What is shame?
Shame is a powerful emotion that affects our behavior and mental health. It is different from guilt, which is an emotion that arises after we evaluate our actions or behavior; shame arises after evaluating our self-worth as a person. When shame goes unaddressed, it leads to a feeling of vulnerability, which often leads to secret keeping. In turn, leaving us feeling:
To break the cycle of shame, it’s important to recognize when we are feeling shame, practice self-compassion, seek support, and reflect on our values and beliefs. Breaking the cycle of shame is challenging, but it is possible with effort and support. When shame is not addressed, it can leave us feeling vulnerable, raw, and exposed, leading us to keep secrets. This can have negative emotional and physical effects, such as feelings of:
Why do we continue to hold on to shame instead of breaking the secret keeping cycle?
Keeping secrets can be used as a way to avoid criticism, judgment and rejection from others. Also, family dynamics, such as intergenerational trauma, may contribute to the habit of secret keeping. Sometimes, the belief that sharing a secret will make us feel worse or not having anyone to confide in can also contribute to secret keeping. Additionally, feeling powerless due to external factors such as a bully, an abuser, or a system of oppression can also contribute to keeping secrets.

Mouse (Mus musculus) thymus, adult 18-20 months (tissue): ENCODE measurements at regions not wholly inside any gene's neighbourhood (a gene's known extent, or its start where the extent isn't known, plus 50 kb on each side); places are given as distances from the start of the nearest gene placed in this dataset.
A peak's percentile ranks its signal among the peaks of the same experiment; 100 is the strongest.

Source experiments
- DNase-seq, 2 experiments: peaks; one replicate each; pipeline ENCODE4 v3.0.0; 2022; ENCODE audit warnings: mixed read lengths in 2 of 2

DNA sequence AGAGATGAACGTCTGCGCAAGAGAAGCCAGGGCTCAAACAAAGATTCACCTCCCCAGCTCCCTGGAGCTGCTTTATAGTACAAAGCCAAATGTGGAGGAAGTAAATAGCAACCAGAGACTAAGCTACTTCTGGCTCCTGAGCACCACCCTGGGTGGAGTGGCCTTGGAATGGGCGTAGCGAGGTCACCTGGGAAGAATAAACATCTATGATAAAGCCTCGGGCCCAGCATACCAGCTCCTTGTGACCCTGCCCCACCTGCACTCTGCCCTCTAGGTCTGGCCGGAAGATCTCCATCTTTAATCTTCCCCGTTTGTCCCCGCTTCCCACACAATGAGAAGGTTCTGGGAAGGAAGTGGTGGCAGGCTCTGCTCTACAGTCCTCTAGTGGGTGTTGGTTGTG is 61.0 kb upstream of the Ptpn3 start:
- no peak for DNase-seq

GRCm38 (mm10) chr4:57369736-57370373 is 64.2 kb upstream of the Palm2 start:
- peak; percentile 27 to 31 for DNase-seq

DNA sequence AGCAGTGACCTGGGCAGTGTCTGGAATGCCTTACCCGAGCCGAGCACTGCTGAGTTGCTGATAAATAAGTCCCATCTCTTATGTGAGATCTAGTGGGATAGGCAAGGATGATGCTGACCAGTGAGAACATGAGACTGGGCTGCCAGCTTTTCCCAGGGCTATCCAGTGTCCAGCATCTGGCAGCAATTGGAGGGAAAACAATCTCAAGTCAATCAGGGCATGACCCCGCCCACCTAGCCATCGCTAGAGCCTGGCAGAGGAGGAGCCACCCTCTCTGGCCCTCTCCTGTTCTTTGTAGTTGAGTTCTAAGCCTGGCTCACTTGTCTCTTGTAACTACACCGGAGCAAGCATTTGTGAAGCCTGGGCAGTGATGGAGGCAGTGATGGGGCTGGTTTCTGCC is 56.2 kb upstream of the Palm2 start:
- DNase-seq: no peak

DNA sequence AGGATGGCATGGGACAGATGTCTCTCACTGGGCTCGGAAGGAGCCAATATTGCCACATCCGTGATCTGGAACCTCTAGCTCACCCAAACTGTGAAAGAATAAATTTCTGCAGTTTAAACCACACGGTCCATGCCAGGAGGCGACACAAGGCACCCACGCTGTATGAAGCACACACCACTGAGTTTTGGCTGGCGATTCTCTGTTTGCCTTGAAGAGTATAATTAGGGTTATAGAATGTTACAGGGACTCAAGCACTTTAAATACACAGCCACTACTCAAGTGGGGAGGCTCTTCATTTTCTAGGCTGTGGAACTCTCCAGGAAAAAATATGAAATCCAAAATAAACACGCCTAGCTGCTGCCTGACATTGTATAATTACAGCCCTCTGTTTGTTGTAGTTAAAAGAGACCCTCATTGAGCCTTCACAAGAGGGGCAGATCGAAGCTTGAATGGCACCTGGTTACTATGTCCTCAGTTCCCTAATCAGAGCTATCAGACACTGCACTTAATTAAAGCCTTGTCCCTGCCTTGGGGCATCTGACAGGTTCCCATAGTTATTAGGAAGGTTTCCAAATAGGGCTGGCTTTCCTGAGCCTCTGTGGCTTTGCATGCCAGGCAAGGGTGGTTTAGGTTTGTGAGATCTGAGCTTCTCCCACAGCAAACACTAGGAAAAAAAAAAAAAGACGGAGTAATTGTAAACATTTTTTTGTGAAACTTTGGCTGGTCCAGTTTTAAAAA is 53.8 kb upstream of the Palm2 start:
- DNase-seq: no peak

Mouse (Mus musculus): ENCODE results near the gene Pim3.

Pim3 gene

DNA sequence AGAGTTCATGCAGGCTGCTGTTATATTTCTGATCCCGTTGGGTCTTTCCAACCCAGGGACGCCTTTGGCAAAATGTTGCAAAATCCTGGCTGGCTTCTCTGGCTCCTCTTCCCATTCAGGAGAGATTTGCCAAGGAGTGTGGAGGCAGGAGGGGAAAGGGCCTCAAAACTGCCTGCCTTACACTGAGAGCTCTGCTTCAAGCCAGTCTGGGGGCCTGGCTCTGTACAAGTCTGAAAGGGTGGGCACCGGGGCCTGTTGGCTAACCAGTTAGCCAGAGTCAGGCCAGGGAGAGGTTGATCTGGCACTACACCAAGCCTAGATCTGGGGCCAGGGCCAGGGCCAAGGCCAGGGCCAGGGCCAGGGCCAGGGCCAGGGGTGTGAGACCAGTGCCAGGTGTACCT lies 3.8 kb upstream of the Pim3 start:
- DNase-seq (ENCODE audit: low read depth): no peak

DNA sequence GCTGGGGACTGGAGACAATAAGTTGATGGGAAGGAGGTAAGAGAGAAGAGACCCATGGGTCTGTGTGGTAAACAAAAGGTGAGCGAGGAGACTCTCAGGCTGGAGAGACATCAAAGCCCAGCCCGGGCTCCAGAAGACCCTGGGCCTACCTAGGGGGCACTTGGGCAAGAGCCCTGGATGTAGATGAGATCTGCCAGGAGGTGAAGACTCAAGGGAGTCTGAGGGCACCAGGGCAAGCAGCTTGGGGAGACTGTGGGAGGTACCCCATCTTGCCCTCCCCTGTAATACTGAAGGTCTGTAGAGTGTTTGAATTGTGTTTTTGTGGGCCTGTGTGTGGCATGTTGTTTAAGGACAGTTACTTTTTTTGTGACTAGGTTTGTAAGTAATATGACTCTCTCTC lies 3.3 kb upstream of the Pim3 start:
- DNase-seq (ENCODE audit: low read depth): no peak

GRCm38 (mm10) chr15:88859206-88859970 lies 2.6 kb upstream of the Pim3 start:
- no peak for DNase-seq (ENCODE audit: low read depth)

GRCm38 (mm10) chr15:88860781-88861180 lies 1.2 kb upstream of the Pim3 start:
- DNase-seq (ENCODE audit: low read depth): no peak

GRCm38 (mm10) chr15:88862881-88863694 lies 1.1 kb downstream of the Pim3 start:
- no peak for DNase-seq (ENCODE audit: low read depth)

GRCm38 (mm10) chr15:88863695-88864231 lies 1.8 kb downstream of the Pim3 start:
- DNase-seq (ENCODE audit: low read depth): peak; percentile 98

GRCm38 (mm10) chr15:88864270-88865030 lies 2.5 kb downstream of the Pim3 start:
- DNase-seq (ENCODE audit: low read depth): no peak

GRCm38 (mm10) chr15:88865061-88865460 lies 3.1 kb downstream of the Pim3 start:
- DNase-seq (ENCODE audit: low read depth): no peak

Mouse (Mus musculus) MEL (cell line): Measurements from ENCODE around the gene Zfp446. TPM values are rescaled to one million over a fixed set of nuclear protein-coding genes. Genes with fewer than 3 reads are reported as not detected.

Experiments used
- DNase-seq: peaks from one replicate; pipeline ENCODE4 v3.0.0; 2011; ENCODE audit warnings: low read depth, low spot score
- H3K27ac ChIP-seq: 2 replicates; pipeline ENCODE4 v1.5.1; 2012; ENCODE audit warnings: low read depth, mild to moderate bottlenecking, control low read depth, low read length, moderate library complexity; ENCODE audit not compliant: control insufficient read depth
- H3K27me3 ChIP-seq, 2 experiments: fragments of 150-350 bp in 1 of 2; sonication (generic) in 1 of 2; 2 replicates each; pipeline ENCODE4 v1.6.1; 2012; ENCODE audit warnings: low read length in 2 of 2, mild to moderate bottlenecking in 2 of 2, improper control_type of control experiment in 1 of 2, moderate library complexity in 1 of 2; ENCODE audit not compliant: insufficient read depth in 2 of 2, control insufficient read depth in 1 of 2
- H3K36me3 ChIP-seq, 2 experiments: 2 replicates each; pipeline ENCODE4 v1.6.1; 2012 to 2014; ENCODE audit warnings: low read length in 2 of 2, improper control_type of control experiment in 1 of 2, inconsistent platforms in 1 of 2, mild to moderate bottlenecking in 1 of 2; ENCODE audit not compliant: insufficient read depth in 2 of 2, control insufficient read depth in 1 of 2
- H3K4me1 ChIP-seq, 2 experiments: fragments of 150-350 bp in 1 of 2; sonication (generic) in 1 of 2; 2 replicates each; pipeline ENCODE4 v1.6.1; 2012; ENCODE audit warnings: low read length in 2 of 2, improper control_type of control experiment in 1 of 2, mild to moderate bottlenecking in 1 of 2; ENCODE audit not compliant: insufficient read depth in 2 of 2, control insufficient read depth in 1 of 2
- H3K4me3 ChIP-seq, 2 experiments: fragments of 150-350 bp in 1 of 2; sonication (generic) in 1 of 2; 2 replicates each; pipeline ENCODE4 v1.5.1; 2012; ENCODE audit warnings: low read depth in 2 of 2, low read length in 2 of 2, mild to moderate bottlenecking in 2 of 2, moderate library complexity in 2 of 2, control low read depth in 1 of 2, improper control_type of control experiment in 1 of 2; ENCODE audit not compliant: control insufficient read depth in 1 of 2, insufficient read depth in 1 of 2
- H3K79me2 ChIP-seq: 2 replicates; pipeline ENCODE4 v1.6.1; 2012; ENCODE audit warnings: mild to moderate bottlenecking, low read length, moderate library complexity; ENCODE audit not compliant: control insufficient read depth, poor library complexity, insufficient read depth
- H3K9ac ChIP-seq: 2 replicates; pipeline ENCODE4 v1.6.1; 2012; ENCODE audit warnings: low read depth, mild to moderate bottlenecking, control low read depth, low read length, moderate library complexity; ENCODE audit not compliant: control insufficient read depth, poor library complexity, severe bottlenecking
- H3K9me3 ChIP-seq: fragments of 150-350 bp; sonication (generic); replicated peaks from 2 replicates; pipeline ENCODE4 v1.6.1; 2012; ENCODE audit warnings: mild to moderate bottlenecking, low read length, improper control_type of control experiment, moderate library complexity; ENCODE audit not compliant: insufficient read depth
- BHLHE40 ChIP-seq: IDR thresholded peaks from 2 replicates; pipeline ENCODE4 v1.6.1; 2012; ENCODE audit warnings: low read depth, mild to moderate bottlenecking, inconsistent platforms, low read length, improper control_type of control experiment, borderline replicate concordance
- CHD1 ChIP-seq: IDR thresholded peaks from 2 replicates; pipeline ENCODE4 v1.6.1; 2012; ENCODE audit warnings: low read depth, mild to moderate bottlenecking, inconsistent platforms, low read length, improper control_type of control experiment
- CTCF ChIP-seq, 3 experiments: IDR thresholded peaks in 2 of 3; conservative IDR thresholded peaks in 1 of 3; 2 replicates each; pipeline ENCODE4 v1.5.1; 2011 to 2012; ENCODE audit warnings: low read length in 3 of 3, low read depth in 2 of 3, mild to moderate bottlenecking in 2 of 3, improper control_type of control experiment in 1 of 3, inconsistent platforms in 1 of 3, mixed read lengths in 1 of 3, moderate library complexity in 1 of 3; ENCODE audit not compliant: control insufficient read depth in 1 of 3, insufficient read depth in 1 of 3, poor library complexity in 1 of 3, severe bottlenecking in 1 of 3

It is important to note that all our behaviours make sense (yes, even the behaviour that we are most shameful of). In order to survive and/or feel accepted and loved, we have learned to adapt to our environment by engaging in these behaviour(s). Since it is engrained, it is normal for the healing process to take time. Patience and self-compassion are key components.
How do we break the cycle of shame and secret keeping?
Here are some steps we can take to start healing and move towards a life free from shame:
1. Identifying shame can be challenging as it can present as other emotions such as guilt or fear. To recognize shame, pay attention to physical sensations and associated emotions, words, and images. Once identified, acknowledge the feeling and see if the internal monologue is coming from our inner critic and/or our perfectionistic part(s). See if it is possible to extend some curiosity by asking why the emotion is there (i.e. what event activated the feeling of shame).
2. Self-compassion is a powerful tool in overcoming shame. Instead of being harsh on ourselves for our mistakes, treat ourselves with the same kindness and understanding we would offer to a friend. Remember, everyone makes mistakes and it is a normal part of being human.
3. Reaching out for support can aid in breaking the shame cycle. Consider talking to a therapist, coach, or a trusted friend or family member.
4. Examining personal values and beliefs can help understand the causes of shame. Reflect on core values and beliefs and determine if they are beneficial or detrimental. Additionally, consider the origin of these values and beliefs, such as family or religion.
By acknowledging and recognizing our shame, practicing self-compassion, and seeking support, we can begin the healing process and work towards a life without shame and regain our sense of self-worth.